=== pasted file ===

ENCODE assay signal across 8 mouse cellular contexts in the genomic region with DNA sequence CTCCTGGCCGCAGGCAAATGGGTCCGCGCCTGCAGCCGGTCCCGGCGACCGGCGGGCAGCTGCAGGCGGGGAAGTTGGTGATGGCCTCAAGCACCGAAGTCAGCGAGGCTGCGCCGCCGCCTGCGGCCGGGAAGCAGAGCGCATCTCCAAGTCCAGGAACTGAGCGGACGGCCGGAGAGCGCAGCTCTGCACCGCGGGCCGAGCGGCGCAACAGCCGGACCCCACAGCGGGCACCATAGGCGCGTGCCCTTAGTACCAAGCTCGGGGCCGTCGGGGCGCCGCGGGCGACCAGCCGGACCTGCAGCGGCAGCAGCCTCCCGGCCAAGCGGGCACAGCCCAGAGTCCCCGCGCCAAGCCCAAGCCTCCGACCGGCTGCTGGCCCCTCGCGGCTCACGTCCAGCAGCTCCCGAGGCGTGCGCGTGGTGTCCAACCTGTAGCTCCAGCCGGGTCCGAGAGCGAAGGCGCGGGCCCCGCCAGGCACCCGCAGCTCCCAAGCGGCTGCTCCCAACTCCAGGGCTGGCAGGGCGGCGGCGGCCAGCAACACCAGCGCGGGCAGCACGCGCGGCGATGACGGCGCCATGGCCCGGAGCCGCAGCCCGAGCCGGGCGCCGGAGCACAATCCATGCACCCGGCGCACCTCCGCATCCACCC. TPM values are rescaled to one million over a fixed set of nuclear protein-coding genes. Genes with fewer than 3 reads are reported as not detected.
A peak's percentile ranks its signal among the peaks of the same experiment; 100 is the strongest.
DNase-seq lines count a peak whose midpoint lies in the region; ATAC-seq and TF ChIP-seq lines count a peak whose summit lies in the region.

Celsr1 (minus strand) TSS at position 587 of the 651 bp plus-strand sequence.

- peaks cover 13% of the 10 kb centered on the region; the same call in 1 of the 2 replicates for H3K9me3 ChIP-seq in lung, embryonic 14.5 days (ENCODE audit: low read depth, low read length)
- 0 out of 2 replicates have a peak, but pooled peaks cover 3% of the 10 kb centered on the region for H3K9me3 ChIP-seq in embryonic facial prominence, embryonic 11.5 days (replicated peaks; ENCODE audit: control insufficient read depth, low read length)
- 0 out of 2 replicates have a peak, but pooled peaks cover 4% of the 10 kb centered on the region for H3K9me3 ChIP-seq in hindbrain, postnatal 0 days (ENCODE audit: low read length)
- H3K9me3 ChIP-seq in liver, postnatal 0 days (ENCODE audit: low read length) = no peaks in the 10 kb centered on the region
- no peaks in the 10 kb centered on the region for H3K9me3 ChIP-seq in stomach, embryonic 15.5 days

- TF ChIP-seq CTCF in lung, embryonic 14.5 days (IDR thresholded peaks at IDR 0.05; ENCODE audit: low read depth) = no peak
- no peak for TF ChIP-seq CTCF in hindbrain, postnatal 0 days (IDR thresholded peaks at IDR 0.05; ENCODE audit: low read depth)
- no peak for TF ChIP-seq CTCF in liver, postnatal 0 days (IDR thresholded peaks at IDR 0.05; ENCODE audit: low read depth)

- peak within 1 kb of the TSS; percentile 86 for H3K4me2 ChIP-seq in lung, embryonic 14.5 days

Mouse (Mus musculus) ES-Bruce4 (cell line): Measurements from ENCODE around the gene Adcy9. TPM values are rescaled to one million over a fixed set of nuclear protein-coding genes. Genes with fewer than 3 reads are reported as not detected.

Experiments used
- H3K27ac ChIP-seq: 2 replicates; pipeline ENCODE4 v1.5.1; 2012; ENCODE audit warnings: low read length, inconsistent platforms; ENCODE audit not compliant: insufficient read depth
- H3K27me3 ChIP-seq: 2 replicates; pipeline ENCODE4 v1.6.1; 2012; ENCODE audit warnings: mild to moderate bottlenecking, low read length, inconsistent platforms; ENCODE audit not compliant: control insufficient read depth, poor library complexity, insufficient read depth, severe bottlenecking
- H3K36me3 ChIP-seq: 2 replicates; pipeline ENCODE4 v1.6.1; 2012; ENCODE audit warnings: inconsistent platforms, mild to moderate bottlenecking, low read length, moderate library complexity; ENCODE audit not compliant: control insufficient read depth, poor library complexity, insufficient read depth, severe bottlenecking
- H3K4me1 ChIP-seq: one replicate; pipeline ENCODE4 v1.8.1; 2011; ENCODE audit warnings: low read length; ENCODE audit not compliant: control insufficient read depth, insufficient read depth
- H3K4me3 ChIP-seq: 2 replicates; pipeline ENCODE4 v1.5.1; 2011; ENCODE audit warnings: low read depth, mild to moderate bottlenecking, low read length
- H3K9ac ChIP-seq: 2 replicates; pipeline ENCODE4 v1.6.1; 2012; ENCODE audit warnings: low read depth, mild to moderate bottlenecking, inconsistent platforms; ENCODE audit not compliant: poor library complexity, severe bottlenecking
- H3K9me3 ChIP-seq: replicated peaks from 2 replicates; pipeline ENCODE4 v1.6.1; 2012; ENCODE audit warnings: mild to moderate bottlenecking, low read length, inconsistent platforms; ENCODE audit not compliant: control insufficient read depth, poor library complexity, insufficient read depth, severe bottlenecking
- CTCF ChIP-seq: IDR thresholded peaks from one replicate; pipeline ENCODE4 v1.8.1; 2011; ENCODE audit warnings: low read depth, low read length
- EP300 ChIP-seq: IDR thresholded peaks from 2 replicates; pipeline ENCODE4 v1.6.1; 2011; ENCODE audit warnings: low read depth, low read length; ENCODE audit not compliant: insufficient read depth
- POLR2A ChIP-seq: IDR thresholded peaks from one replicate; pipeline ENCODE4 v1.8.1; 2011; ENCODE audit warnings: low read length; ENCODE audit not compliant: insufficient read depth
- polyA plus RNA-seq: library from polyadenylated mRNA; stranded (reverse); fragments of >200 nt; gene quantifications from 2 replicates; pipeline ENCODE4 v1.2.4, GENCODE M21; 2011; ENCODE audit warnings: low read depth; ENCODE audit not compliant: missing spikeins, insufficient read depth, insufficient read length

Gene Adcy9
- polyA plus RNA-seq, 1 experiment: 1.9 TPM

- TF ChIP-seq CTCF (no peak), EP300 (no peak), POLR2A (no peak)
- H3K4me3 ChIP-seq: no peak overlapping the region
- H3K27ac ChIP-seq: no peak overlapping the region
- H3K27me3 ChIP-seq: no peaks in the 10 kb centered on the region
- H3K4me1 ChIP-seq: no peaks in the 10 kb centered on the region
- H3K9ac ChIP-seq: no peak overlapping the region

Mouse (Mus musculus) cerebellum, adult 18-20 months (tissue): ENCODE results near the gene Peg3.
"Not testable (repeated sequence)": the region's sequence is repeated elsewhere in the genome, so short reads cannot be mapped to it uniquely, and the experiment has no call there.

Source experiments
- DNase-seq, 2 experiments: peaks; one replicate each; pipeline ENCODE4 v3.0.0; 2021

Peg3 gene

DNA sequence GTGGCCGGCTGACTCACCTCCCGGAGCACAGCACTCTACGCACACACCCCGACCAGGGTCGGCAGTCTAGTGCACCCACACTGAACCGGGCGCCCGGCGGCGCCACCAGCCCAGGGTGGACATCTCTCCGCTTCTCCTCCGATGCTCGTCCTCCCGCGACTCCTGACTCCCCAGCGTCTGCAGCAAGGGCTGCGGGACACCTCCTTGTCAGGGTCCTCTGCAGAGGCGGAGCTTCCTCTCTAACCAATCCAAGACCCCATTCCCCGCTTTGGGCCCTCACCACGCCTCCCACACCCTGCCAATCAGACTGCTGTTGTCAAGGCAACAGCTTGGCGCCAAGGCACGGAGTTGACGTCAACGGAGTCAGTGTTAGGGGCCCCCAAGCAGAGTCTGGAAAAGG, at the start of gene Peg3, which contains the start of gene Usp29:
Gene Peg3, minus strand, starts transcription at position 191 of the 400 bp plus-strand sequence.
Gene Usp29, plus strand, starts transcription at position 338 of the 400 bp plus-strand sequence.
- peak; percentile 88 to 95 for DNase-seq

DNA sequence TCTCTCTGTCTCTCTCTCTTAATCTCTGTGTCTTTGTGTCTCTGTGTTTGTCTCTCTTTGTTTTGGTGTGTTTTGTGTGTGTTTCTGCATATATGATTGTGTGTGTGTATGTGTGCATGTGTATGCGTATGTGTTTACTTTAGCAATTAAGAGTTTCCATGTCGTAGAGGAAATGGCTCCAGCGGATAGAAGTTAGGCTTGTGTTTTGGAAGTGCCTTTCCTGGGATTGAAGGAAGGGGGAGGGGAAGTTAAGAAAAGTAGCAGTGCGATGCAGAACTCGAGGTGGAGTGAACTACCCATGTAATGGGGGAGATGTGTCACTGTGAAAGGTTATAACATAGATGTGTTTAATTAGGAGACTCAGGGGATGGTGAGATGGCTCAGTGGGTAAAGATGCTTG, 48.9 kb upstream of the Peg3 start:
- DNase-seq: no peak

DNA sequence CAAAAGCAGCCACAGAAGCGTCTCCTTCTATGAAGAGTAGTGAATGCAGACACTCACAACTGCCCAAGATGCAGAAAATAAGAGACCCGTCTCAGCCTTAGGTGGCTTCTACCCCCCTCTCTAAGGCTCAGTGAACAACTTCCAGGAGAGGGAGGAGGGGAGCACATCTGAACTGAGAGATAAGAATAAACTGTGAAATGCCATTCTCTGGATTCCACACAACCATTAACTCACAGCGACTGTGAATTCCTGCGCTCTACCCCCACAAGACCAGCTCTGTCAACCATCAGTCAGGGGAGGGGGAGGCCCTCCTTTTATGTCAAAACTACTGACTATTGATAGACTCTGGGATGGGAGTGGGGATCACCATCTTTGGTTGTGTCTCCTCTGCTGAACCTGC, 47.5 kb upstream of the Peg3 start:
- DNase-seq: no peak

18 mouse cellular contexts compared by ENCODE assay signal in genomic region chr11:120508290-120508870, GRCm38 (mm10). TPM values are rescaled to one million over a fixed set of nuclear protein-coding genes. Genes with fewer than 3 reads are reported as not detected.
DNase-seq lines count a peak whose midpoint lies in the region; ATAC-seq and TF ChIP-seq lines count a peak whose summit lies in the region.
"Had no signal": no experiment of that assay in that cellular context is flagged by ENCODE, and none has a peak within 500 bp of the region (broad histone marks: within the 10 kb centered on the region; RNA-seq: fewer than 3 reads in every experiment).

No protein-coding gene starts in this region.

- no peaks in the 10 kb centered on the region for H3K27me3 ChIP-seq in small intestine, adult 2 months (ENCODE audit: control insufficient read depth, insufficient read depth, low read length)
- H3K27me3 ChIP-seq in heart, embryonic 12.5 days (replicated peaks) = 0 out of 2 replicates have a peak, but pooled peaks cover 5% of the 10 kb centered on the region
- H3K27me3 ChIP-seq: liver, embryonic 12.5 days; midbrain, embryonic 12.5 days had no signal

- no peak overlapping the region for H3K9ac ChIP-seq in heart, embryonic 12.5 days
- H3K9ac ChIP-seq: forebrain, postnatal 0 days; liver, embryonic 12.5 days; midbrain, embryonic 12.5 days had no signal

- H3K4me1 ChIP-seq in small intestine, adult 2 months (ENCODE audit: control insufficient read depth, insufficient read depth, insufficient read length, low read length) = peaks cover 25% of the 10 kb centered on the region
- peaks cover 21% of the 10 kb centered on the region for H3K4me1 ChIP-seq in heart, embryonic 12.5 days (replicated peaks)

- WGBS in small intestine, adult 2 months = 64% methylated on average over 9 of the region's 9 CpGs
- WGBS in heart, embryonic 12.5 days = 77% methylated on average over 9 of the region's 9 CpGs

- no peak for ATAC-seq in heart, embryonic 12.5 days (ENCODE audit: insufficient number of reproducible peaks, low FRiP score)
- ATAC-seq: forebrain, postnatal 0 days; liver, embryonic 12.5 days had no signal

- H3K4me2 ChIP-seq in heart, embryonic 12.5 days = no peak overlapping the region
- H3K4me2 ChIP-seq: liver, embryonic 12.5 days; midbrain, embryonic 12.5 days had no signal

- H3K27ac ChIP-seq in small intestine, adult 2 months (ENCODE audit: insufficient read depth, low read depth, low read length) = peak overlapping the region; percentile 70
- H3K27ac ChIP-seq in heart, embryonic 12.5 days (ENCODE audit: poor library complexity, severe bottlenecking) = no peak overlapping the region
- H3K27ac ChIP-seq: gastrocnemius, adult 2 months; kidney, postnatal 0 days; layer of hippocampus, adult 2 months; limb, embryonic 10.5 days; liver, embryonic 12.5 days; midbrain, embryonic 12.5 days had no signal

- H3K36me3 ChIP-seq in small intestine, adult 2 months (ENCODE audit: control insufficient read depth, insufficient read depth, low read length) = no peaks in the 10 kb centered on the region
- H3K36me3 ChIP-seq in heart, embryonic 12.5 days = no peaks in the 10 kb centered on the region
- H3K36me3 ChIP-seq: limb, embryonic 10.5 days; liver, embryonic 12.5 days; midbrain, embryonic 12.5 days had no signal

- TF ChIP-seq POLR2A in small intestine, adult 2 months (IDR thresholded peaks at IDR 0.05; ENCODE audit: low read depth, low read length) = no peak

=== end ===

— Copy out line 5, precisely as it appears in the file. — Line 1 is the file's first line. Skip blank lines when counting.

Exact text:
- peaks cover 13% of the 10 kb centered on the region; the same call in 1 of the 2 replicates for H3K9me3 ChIP-seq in lung, embryonic 14.5 days (ENCODE audit: low read depth, low read length)